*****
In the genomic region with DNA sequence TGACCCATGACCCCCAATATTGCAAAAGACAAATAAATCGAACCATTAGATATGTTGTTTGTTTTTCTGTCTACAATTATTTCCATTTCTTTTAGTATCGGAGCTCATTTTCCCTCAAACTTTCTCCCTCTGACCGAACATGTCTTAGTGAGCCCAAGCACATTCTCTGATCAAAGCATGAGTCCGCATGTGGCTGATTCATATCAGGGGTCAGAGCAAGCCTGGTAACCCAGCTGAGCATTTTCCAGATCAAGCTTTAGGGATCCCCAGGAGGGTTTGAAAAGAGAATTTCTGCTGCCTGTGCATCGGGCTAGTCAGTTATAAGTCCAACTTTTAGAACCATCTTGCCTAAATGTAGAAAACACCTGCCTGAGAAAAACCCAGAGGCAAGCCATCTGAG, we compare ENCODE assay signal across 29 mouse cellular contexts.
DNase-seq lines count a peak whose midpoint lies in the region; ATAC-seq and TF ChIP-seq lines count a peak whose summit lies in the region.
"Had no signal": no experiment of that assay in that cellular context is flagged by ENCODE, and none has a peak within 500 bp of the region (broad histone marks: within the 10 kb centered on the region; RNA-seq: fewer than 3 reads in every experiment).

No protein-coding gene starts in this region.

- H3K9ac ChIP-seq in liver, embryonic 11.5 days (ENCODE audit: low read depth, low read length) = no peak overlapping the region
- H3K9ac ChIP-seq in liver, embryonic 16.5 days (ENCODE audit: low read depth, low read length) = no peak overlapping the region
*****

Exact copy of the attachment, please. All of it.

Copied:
In the genomic region with DNA sequence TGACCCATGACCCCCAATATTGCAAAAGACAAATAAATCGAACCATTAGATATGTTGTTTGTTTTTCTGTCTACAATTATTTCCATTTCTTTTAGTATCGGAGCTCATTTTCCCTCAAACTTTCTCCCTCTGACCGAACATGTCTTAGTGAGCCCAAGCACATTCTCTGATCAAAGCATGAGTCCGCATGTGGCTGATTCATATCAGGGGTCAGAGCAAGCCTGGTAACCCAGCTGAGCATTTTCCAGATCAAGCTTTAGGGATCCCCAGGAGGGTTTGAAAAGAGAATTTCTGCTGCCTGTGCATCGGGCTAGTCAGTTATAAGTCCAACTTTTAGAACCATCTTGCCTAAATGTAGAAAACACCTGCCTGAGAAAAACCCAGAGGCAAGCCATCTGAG, we compare ENCODE assay signal across 29 mouse cellular contexts.
DNase-seq lines count a peak whose midpoint lies in the region; ATAC-seq and TF ChIP-seq lines count a peak whose summit lies in the region.
"Had no signal": no experiment of that assay in that cellular context is flagged by ENCODE, and none has a peak within 500 bp of the region (broad histone marks: within the 10 kb centered on the region; RNA-seq: fewer than 3 reads in every experiment).

No protein-coding gene starts in this region.

- H3K9ac ChIP-seq in liver, embryonic 11.5 days (ENCODE audit: low read depth, low read length) = no peak overlapping the region
- H3K9ac ChIP-seq in liver, embryonic 16.5 days (ENCODE audit: low read depth, low read length) = no peak overlapping the region